A research project headed by Dr. Michael Hölscher of Johannes Gutenberg University Mainz (JGU), has uncovered that the book of revelation has some descriptions and phrases similar to ancient curse tablets.
In the ancient world, curse tablets were widely used and in high demand. On thin sheets of lead, the corresponding incantations were frequently written or carved with the intention of harming a foe or rival. Curse tablets and the associated rituals were used widely as the Roman Empire grew; they have been discovered at locations from Egypt to Britain.
Cursed tablets were used by all members of society, regardless of economic or social status, with approximately 1,700 tablets discovered at sites throughout the Roman world dating primarily from 500 BC to AD 500.
The lead tablets with their inscribed curses were often deposited in specific places, such as graves or in the vicinity of sacred locations, the assumed abodes of spirits of the underworld, who would ensure the effectiveness of the curse. “The curse ritual as a whole was not simply restricted to the wording of the spell as such, but would have also involved the act of writing it down, the piercing of the tablets, or their burial in deliberately selected places,” said Hölscher describing aspects of the tabella defixionis practice. The ancients considered it a form of witchcraft or black magic, which were prescribed under Roman law.
The research project entitled “Disenchanted Rituals. Traces of the Curse Tablets and Their Function in the Revelation of John” has been researching the role cursed tablets played in Roman society, as well as how they use terminology similar to the Book of Revelation.
There are aspects of curse tablet-related inscriptions and practices in Revelation. This may well have been an indirect expression of the need for segregation and the attempt at self-preservation of an often threatened early Christian community,” explained Dr. Michael Hölscher, a researcher at the JGU Faculty of Catholic Theology.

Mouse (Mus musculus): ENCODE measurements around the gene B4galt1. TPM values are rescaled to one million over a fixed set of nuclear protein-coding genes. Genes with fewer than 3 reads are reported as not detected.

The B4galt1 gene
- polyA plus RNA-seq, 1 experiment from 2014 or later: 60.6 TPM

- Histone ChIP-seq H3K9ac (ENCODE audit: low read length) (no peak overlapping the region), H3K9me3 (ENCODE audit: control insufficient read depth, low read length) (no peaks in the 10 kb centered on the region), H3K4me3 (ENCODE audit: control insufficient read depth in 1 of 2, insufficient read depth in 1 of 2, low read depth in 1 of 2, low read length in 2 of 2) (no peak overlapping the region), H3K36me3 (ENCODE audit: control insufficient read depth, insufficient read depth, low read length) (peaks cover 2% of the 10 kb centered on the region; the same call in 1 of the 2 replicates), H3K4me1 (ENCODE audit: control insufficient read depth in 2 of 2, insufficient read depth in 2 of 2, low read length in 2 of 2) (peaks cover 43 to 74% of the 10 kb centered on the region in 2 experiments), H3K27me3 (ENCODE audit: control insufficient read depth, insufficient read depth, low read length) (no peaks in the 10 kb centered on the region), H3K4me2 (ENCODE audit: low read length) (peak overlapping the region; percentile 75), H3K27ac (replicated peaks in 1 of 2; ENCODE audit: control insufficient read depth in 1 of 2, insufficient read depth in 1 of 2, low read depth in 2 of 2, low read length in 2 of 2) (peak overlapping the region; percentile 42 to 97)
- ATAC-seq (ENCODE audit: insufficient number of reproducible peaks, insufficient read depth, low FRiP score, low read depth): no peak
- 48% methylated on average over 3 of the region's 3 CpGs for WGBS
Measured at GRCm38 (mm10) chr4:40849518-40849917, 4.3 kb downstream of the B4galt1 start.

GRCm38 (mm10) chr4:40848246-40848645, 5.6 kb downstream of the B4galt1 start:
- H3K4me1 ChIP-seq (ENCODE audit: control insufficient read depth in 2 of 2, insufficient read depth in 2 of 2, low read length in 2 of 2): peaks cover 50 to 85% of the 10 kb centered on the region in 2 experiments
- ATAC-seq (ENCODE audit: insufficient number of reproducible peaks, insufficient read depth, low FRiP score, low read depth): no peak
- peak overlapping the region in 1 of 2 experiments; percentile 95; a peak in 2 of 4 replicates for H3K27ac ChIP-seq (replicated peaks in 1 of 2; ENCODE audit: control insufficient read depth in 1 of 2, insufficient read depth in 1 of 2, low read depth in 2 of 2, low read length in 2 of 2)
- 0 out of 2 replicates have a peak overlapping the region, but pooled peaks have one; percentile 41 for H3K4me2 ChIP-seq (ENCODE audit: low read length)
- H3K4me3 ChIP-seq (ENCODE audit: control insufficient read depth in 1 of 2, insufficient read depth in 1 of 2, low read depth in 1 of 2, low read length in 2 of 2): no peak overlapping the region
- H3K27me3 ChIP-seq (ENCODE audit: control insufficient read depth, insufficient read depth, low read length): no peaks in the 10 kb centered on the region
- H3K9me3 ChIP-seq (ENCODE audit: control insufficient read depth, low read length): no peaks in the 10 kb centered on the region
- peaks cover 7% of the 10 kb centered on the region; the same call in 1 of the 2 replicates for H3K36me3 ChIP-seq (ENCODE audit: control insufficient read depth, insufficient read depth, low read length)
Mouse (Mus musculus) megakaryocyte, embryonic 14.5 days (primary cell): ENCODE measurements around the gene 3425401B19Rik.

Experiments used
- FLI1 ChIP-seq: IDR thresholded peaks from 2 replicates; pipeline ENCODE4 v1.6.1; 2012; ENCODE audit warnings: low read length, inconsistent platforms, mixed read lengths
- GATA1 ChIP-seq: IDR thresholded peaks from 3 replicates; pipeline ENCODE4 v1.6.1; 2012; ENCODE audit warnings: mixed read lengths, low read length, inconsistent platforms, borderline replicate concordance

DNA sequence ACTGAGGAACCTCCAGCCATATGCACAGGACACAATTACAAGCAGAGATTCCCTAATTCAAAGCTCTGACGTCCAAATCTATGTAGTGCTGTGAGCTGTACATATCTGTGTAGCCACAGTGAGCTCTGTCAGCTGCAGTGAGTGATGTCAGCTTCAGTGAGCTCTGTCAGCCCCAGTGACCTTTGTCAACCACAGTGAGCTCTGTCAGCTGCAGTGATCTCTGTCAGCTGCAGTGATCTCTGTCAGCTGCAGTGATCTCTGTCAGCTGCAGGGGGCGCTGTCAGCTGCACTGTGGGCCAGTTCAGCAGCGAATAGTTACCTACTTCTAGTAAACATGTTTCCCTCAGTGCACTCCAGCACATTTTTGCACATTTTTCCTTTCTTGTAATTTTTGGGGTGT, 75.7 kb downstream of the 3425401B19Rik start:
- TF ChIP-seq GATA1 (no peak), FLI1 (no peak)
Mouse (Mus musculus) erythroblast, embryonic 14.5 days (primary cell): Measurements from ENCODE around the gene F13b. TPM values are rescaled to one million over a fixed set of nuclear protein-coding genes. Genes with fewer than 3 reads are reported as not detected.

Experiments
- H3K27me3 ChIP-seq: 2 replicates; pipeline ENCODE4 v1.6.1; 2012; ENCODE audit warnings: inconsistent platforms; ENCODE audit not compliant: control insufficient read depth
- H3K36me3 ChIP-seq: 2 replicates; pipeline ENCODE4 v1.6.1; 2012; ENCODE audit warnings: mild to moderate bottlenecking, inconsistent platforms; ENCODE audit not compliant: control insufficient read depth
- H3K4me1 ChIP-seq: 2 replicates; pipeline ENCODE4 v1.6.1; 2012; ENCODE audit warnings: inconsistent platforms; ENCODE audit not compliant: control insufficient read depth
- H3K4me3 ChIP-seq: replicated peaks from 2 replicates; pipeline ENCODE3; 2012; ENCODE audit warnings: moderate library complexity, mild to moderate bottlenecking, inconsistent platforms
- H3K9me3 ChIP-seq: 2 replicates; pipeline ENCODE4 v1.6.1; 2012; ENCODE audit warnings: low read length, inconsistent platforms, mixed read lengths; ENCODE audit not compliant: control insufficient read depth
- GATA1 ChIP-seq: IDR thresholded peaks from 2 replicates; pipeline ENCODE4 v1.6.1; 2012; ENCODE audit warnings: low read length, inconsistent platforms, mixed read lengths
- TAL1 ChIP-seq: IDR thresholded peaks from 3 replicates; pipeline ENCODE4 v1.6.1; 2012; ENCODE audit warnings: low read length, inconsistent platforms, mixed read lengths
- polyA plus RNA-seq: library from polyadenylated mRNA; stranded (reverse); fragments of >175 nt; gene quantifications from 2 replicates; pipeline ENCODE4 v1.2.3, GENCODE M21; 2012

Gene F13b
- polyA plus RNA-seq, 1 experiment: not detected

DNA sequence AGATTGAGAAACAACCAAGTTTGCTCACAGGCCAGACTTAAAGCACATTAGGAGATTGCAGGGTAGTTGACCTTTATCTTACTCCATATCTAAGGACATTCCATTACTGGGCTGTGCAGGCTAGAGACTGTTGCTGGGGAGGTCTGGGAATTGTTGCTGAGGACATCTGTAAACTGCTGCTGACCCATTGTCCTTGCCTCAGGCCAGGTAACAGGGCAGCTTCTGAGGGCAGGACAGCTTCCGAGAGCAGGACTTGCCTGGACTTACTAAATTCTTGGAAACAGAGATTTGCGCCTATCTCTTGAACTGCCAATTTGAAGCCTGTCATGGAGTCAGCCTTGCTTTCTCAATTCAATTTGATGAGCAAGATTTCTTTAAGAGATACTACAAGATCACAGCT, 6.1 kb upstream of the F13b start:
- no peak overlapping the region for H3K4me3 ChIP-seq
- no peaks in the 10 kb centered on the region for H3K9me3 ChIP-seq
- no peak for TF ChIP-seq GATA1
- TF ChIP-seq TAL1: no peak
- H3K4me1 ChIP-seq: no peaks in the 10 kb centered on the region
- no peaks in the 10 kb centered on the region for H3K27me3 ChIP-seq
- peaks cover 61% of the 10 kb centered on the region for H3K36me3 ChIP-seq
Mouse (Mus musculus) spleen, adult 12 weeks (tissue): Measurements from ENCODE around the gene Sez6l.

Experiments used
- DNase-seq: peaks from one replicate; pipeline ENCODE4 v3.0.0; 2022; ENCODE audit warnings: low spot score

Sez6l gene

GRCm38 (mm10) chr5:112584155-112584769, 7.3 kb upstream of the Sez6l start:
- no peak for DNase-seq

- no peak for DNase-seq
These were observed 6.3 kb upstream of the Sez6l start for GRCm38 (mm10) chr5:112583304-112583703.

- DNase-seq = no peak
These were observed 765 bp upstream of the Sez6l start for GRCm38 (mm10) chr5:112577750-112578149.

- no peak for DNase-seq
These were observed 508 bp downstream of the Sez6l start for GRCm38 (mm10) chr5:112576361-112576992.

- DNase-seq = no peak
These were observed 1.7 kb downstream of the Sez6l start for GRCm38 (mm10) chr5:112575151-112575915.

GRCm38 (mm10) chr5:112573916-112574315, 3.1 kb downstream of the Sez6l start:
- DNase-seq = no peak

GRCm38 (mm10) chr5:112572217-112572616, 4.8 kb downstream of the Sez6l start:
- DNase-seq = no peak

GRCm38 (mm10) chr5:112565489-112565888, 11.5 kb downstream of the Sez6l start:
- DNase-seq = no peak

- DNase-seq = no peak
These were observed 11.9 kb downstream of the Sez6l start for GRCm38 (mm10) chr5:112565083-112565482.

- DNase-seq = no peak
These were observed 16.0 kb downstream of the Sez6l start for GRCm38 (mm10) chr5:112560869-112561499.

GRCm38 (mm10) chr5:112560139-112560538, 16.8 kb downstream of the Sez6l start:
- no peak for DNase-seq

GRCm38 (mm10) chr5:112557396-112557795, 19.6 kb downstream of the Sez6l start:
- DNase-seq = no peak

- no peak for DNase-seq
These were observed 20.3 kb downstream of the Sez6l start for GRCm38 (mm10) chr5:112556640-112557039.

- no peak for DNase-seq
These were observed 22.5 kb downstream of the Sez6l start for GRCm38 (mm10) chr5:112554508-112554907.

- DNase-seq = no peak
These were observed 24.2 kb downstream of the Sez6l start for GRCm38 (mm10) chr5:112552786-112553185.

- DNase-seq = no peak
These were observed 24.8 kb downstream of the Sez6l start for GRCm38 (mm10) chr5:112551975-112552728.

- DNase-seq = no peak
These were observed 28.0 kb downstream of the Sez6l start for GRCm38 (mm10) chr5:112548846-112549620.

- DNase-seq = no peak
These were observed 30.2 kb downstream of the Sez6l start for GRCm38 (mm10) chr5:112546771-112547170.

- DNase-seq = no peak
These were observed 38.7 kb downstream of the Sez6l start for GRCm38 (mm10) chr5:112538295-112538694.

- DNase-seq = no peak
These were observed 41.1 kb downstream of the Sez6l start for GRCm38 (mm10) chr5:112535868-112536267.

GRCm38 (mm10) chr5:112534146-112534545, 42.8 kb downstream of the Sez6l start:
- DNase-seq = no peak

The Book of Revelation, the last book in the New Testament, is a combination of three different literary genres: epistolary, apocalyptic, and prophetic. Although the precise author’s identity—who simply goes by “John”—has long been a subject of scholarly debate, the book is generally accepted to have been written sometime during the first century AD.
Aided by his insights into the phrasing used by those employing curse tablets and their expectations as to how their curses were supposed to work, Hölscher has been looking at how these have left their traces in the text of the Revelation of John. “In Revelation, we find wording and phrases that are very similar to those that appeared on curse tablets, although no actual verbatim quotations from the latter appear,” Hölscher pointed out.
As an example, he cites the description of an angel that casts a vast stone into the sea with the words: “Thus with violence shall that great city Babylon be thrown down, and shall be found no more at all.” According to Hölscher, this can be read as a kind of curse ritual. Those confronted with these words at the time could well have directly associated them with the routine use of curse tablets with which they would have been familiar.
In the seven letters of the Book of Revelation, Roman rule and the cult of the emperor are portrayed as demonic, satanic phenomena, from which the Christian minority was striving to isolate itself. “The Book of Revelation contributes to the process of self-discovery, the seeking of a distinctive identity by a Christian minority in a world dominated by a pagan Roman majority that rendered routine homage not only to the emperor but also to the main Roman gods”, explained Hölscher.
“It is possible that those who read or listened to the words of the Apocalypse of John could readily have seen whole passages, single phrases, or concepts in the light of curse spells,” said Hölscher, emphasizing the influence of the curse tablet culture. The project will investigate the overlap of the two sources against the background of how magic on the one hand and religion on the other were perceived in antiquity.
The research project entitled “Disenchanted Rituals. Traces of the Curse Tablets and Their Function in the Revelation of John” is being sponsored by the German Research Foundation (DFG) over the period 2022 to 2025.
Johannes Gutenberg-Universität Mainz
Cover Photo: Curse tablet Priscilla from Groß-Gerau: The lead tablet, here the front side, consists of three fragments and is inscribed on both sides with a prayer for revenge in Latin. It probably dates from around 100 AD. René Müller / LEIZA